Scale Computing is a leader in edge computing, virtualization, and hyperconverged solutions for customers around the globe. Scale Computing HC3® software eliminates the need for traditional virtualization software, disaster recovery software, servers, and shared storage, replacing these with a fully integrated, highly available system for running applications. Using patented HyperCore™ technology, the HC3 self-healing platform automatically identifies, mitigates, and corrects problems in the infrastructure in real-time, enabling applications to achieve maximum uptime even when local IT resources and staff are scarce. This innovation makes HC3 simple for IT to manage and administer. When ease-of-use, high availability, and TCO matter, Scale Computing HC3 is the ideal infrastructure platform for distributed enterprises, global retailers, and SMBs alike.
What is Hyperconvergence?
Hyperconvergence or Hyperconverged Infrastructure: Noun – The integration of the storage, compute, and virtualization layers of infrastructure into a single solution architecture.
The idea behind hyperconvergence is to eliminate complexity from the modern datacenter. Virtualization has already brought IT a long way in consolidation and management of server workloads, but the underlying infrastructure is still built on traditional hardware component architecture. Let’s set the stage by describing the state of traditional infrastructure design.
Build Your Own / DIY
The tried and true IT infrastructure design is a combination of technologies that pre-date server virtualization with a virtualization hypervisor layered on top. The process involves installing hypervisors on several brand name servers acting as hosts and adding a SAN or NAS to create a cluster. While this architecture offers a great deal of flexibility in choosing hardware and combining multiple vendor solutions, it comes with the complexity of maintaining and supporting these disparate solutions within the architecture.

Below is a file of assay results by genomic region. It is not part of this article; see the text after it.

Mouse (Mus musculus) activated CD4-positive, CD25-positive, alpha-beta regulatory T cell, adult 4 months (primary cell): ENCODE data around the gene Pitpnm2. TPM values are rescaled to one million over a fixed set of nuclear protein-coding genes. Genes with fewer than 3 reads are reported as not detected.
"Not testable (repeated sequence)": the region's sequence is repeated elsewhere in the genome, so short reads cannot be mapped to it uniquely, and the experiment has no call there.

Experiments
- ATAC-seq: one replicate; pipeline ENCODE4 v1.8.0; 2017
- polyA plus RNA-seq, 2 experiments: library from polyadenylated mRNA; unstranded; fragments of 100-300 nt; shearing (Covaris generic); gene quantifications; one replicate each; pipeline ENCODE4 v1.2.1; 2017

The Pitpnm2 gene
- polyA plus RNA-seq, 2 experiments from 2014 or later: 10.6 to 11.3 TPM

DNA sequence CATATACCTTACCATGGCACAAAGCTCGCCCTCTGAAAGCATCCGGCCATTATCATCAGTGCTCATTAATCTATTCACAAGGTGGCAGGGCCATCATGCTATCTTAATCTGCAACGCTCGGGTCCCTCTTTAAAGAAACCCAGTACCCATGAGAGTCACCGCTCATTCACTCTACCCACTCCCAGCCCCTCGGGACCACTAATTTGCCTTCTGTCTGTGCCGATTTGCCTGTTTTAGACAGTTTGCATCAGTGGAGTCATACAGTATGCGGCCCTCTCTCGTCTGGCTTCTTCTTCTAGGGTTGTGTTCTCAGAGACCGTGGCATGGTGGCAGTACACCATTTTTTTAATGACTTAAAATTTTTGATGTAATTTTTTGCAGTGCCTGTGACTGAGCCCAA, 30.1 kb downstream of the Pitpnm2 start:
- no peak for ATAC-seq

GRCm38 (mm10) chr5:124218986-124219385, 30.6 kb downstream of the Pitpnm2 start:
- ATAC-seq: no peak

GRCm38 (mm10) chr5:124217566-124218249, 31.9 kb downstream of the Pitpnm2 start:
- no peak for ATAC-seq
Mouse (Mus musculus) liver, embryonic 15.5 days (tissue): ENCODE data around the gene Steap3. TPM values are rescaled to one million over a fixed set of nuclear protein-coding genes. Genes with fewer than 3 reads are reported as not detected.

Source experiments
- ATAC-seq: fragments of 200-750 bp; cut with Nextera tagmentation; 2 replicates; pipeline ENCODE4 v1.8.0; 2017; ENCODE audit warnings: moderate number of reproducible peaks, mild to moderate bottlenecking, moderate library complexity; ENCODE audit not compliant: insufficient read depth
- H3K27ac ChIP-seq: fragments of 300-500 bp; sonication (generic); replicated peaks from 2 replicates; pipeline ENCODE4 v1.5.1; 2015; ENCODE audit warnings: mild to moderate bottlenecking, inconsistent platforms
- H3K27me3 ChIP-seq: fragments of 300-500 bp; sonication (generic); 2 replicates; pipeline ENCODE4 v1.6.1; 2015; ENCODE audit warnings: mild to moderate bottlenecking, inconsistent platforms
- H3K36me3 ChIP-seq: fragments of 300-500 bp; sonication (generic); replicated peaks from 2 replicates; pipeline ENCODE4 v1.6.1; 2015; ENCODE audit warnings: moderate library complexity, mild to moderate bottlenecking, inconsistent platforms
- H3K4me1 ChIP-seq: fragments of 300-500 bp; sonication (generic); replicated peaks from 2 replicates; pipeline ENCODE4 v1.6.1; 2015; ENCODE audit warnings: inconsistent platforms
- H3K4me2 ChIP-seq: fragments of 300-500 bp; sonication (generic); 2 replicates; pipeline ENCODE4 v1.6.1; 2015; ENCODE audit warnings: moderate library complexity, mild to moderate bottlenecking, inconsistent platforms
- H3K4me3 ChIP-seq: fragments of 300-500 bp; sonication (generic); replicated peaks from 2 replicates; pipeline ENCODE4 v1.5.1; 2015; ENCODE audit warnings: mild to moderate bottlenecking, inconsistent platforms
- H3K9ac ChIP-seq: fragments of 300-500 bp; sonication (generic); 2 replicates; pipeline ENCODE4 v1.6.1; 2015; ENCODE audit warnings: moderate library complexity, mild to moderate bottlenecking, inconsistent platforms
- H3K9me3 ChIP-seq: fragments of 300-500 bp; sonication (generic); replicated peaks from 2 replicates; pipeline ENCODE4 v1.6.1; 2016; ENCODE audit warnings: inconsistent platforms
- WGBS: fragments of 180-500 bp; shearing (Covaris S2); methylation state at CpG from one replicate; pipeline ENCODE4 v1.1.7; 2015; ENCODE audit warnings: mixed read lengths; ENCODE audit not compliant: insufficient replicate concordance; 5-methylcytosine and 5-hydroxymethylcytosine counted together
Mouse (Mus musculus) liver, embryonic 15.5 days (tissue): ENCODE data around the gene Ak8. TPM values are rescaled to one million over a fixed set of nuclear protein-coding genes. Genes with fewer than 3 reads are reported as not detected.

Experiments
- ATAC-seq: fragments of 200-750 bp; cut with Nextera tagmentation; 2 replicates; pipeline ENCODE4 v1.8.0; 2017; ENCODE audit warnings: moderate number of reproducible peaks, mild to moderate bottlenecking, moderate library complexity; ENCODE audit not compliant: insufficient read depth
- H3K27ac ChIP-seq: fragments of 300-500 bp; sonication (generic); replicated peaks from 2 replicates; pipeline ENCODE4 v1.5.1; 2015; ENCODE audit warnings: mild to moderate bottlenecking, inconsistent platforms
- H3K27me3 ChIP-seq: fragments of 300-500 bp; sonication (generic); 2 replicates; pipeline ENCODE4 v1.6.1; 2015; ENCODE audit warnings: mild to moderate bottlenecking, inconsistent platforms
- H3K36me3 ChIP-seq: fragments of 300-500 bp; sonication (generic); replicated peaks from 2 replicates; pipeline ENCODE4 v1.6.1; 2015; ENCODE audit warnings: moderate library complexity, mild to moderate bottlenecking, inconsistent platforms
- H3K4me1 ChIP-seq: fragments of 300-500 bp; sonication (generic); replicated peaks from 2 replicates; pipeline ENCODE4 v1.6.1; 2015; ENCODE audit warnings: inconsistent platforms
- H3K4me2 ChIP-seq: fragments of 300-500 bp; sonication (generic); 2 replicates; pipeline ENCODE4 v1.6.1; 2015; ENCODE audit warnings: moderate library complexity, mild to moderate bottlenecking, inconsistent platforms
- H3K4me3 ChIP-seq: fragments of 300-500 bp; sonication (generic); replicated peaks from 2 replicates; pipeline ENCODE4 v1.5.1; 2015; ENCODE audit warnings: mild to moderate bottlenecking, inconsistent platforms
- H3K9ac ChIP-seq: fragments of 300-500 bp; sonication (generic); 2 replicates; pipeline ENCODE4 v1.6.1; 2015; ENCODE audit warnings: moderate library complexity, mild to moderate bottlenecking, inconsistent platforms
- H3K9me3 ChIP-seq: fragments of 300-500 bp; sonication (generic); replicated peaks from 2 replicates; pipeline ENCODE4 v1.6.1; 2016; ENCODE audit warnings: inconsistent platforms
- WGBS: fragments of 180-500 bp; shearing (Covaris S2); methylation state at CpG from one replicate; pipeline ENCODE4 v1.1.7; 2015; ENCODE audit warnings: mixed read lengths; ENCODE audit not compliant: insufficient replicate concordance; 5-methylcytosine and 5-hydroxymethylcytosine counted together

Monolithic Storage Single Point of Failure
The DIY architecture relies on multiple servers and hypervisors having the ability to share a common storage system, which makes the storage a critical single point of failure for the entire infrastructure. This is commonly referred to in the industry as 3-2-1 architecture with 1 representing the single shared storage system that all servers and VM’s depend on (also called the inverted pyramid of doom). “Scale-out” storage systems have become available to distribute storage processing and redundancy across multiple independent “nodes”, but this technology only adds additional cost and complexity to the solution.
The market reacted to the complexity of the DIY approach by creating a reference architecture – a set of “pre-certified” components to run as a proven architecture. This approach gives the IT generalist the ability to quickly implement a known solution based on well documented use cases, but it still relies on the complexity of each layer being managed independently. It is a step toward convergence, but falls short when it comes to reducing the complexity of implementation and ongoing maintenance and support.
Converged solutions combine usually just two of the “pre-certified” hardware components into a single system to be easily consumable by the midmarket IT admin. These solutions generally use software defined architecture to eliminate some of the complexity in melding hardware components from different vendors. These solutions are just part of a larger solution that includes other components that were not converged, like the virtualization hypervisor. Many of these solutions call themselves “hyperconverged” even though they use a third party hypervisor. Don’t be fooled. Because of their limited scope, converged solutions have only solved part of the complexity problem.
The Turning Point